The Russia conspiracy was one of the worst shaggy dog stories in American history, up there with the JFK-CIA-Castro-aliens theories of Jim Garrison or Saddam Hussein’s supposed nuclear weapons. The difference is that I don’t think anyone has ever really believed it. The first time I heard such a theory proposed was during the week of the Democratic convention, when Trump responded to news about WikiLeaks by joking that maybe the Russians could help locate all of Clinton’s missing emails. The New York Times and other allegedly serious news organizations reported that Trump had “invited the Russians to hack Hillary Clinton.” Yes, this is how conspiracies are born — on live television, before an audience of millions.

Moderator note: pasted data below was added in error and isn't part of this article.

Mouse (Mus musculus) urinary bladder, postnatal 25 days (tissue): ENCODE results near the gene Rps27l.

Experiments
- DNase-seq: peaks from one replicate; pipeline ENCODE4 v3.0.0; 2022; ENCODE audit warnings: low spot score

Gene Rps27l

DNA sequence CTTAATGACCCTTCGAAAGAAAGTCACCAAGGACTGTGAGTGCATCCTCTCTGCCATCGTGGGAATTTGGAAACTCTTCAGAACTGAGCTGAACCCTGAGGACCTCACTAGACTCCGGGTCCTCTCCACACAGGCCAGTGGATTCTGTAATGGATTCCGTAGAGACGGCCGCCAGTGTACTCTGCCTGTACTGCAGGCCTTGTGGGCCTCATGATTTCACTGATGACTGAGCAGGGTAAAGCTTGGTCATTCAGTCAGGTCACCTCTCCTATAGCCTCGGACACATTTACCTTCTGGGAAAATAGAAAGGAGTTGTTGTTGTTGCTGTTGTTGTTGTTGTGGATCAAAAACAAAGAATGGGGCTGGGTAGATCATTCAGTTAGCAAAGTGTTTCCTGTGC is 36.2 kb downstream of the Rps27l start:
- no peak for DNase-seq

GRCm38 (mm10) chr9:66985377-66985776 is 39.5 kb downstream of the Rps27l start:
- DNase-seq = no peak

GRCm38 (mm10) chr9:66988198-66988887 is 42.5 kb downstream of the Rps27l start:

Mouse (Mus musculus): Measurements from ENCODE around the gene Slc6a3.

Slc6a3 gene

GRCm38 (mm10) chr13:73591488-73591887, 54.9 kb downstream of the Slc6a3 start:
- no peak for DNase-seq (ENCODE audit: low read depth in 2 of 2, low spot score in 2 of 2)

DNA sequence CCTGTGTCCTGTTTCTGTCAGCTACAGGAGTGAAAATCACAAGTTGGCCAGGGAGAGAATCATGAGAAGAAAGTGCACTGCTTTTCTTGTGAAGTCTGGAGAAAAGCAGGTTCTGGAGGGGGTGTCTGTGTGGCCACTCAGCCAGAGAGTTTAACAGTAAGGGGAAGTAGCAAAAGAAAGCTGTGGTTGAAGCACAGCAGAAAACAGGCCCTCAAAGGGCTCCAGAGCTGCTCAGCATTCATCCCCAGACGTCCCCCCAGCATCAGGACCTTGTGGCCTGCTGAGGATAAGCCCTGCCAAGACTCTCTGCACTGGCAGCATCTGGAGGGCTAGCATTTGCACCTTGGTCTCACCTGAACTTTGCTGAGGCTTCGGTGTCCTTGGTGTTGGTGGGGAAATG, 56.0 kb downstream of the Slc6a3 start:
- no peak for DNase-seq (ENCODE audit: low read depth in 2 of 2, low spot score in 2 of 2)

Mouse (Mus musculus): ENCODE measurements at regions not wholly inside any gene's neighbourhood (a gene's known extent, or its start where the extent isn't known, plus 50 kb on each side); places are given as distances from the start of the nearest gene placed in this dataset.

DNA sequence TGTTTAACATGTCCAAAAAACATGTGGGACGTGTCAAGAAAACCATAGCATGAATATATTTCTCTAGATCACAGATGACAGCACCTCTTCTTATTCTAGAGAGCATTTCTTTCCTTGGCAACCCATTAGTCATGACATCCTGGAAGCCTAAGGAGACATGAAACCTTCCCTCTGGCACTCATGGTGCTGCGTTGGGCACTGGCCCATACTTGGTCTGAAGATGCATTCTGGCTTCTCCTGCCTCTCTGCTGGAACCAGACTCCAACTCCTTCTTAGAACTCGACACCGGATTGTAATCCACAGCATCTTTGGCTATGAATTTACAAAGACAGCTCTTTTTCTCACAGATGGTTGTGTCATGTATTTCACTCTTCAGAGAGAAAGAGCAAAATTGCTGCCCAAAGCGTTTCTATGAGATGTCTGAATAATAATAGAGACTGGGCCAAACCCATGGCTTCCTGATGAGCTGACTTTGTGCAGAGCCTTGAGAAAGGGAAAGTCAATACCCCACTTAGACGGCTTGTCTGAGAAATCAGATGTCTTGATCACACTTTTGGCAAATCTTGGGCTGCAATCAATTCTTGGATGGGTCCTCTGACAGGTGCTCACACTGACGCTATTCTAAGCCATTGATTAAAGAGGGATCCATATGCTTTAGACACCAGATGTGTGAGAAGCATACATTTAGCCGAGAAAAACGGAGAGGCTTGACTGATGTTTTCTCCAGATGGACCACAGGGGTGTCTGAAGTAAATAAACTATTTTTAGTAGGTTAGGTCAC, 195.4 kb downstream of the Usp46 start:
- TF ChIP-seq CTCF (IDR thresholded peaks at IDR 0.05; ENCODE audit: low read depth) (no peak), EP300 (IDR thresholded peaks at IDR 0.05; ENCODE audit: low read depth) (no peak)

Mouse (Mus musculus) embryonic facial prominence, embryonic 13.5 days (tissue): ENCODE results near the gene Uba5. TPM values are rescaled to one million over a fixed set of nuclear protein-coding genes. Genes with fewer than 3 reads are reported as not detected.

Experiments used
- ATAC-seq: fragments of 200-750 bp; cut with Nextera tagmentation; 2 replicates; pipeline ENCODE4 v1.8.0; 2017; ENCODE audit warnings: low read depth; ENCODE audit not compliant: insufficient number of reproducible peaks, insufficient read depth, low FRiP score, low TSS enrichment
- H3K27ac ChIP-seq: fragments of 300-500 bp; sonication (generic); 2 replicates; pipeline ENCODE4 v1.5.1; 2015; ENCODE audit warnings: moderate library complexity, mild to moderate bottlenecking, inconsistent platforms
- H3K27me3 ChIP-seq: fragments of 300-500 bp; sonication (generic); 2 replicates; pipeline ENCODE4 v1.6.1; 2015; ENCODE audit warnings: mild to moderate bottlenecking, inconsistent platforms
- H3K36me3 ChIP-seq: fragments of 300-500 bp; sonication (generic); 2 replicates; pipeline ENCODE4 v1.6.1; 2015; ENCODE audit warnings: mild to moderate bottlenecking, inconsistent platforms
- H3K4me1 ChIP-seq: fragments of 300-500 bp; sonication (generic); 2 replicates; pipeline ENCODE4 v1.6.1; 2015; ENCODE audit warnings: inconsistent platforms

Since then the bad-faith insinuations have been given a quasi-official vehicle by Mueller and received the uncritical support of a Washington establishment that resents Trump’s victory. It has allowed them to spend two years not coming to terms with the fact that he beat Hillary Clinton because some voters liked him more and agreed with his policies and because he made a point of actually campaigning in the states that he needed to win. It has forced the Democratic Party to turn on a dime from Barack Obama’s jokes about the ’80s wanting their foreign policy back to calls for a new Cold War. It has effectively hamstrung Trump’s ability to execute the office of the presidency. It has also led to the indictment of a number of individuals for crimes ranging from tax fraud to lying to federal officials. All of these offenses were committed either before or after the 2016 election, with the exception of Michael Cohen’s violation of federal campaign finance law. So far as I am aware no one has ever proposed that the Stormy Daniels affair had Putin’s fingerprints all over it.